Another study adds to the buzz that a certain class of pesticides, called neonicotinoids, may be behind the bee-killing colony collapse disorder. But the findings have stirred up a hornet’s nest of objections from the pesticides’ manufacturer Bayer.

Harvard University biologist Chensheng Lu found a correlation between an imidicloprid contaminated diet and one of the symptoms of colony collapse disorder.

Neonicitinoids are pesticides chemically similar to nicotine found in tobacco. The pesticides, such as imidicloprid, clothianidin and thiamethoxam, are both sprayed on crops and used to treat seeds prior to planting. Discovery News reported on a study which suggested pesticide contaminated residue blown off from treated seeds during planting could be harming bees.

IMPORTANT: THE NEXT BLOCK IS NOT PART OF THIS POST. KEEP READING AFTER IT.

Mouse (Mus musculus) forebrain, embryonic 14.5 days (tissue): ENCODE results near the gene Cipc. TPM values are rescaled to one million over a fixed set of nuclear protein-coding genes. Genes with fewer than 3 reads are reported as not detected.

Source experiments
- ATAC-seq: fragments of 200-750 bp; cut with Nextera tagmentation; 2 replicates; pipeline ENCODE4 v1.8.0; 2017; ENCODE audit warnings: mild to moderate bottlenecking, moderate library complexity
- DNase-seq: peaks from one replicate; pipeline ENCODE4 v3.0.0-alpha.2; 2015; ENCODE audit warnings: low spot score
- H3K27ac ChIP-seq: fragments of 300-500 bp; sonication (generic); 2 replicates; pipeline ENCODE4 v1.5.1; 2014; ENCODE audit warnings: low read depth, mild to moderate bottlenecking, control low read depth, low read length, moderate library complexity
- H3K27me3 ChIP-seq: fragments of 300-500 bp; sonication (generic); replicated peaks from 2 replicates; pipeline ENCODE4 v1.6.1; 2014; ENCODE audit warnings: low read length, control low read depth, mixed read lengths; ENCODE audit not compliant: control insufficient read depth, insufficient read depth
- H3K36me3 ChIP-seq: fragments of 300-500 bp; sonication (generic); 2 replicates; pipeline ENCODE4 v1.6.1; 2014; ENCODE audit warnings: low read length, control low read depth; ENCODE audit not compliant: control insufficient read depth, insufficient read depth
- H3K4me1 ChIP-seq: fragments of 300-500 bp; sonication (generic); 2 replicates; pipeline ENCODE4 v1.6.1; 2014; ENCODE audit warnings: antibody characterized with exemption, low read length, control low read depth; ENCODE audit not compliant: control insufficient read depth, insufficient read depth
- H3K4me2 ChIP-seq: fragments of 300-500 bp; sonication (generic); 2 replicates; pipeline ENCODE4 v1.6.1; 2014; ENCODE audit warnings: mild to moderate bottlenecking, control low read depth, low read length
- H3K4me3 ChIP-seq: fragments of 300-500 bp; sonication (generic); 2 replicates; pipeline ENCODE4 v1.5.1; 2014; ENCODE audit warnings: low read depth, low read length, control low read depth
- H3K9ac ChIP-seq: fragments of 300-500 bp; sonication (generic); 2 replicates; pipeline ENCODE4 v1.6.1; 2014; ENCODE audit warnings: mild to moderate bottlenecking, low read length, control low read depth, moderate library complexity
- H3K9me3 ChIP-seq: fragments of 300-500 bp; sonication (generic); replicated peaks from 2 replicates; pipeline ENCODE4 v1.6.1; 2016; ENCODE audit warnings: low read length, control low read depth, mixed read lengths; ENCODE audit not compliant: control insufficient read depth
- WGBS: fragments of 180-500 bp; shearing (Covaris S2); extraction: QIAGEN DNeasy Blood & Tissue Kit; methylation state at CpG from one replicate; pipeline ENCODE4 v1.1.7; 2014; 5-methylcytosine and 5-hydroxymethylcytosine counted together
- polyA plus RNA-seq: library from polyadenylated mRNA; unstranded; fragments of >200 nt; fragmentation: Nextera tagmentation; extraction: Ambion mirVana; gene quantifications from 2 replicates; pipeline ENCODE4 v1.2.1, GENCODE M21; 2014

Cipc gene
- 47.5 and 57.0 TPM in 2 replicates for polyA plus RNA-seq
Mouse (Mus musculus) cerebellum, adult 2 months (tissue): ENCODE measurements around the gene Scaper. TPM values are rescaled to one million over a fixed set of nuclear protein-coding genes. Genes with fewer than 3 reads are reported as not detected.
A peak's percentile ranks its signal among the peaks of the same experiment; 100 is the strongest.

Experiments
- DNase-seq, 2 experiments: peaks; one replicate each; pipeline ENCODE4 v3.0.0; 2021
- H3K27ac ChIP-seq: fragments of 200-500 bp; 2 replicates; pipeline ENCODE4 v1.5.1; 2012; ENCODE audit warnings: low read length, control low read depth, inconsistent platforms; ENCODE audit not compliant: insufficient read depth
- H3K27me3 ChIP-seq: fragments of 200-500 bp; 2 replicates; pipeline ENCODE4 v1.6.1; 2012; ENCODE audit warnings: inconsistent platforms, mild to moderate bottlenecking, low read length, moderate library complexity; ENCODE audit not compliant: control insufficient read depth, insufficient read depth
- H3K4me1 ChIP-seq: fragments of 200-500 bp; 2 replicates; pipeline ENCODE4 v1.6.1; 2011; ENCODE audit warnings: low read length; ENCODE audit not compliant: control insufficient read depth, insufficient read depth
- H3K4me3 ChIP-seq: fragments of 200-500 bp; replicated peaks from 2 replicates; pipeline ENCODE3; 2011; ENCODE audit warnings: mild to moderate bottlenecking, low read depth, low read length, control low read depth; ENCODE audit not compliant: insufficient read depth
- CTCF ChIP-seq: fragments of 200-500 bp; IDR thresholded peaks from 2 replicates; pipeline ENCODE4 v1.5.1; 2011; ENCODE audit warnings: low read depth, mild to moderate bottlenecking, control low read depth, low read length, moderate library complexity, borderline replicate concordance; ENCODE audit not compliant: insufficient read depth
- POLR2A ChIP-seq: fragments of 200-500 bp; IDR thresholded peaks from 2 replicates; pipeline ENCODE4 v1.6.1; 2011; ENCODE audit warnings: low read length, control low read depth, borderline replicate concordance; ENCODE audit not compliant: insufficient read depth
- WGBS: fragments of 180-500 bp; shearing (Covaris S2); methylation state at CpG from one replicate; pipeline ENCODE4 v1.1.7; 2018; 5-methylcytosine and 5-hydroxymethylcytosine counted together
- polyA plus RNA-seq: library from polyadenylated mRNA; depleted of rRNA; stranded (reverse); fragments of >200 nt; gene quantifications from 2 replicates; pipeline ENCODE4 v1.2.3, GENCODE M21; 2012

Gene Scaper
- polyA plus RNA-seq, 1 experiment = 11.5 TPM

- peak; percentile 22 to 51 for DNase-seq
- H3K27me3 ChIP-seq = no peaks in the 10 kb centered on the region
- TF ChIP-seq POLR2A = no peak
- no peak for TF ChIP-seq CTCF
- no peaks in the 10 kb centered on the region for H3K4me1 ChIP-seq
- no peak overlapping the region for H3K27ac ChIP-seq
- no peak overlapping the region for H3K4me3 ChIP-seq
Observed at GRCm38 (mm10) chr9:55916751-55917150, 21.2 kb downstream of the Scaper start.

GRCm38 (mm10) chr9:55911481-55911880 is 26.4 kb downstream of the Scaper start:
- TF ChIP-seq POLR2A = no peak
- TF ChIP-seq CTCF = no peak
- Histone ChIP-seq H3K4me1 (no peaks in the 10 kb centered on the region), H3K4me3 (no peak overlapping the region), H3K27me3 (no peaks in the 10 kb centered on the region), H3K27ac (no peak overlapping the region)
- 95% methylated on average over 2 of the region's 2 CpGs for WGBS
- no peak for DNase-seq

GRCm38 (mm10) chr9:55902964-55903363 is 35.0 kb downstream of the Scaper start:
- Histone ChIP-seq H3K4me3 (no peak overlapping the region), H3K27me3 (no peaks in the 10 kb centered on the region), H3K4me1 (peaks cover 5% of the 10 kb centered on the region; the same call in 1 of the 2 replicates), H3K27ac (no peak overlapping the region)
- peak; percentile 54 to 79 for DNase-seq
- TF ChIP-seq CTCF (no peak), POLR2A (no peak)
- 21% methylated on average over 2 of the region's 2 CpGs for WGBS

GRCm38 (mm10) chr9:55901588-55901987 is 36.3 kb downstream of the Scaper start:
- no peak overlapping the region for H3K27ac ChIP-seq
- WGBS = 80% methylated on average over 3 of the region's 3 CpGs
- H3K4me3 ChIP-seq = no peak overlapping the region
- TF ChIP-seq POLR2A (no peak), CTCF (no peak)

Some entomologists and conservationists also worry the chemicals find their way into the nectar and pollen bees feed on and products subsequently made from plants treated with neonicitinoids, such as corn.

Commercially available high-fructose corn syrup may contain residues of imidicloprid, contends Lu.